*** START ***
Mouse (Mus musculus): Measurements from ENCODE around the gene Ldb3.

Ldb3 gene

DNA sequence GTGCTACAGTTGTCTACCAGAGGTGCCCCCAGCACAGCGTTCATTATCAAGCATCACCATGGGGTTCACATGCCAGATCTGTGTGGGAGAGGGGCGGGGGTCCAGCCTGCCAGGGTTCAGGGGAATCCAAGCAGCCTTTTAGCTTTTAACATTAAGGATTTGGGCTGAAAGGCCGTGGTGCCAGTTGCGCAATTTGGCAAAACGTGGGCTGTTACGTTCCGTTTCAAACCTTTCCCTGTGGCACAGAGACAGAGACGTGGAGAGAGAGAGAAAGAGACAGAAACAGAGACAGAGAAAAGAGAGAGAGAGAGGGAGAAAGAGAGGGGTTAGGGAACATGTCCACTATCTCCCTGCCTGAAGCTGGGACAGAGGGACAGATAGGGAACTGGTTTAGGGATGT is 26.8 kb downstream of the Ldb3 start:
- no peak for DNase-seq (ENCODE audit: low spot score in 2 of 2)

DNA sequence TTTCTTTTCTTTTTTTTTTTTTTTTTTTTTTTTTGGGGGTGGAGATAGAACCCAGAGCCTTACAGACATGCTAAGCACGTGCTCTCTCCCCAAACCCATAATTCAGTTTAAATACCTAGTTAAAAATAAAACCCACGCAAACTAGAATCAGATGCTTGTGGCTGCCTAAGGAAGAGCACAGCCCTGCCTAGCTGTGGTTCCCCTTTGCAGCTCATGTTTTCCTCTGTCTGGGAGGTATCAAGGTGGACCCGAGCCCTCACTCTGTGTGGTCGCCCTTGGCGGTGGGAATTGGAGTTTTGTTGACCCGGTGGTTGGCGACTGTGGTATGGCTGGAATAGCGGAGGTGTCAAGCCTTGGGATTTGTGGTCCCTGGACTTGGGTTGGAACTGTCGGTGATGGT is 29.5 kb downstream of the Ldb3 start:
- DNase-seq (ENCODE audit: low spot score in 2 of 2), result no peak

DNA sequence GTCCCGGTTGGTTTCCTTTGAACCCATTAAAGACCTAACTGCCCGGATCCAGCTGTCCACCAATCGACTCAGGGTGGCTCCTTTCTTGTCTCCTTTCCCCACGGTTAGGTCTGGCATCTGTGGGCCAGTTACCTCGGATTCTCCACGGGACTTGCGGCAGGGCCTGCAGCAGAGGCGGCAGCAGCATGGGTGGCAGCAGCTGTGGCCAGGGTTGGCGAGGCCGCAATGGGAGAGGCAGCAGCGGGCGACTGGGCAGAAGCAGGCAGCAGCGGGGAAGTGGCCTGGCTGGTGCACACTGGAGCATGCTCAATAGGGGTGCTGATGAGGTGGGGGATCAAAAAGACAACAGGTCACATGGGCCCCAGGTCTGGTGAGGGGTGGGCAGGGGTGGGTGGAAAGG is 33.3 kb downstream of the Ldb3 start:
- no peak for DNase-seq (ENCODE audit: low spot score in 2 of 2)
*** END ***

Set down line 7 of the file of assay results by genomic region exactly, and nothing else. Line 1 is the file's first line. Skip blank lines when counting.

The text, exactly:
DNA sequence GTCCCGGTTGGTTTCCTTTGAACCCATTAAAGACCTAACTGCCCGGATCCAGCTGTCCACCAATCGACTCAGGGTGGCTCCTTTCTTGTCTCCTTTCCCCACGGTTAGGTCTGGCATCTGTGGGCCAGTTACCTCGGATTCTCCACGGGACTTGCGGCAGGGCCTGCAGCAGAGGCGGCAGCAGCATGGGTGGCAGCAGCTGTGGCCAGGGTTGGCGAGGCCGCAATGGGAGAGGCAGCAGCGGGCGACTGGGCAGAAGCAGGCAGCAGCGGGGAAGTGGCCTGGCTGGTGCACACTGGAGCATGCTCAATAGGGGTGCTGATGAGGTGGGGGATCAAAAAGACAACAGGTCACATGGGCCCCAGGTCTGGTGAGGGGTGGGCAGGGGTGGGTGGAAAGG is 33.3 kb downstream of the Ldb3 start: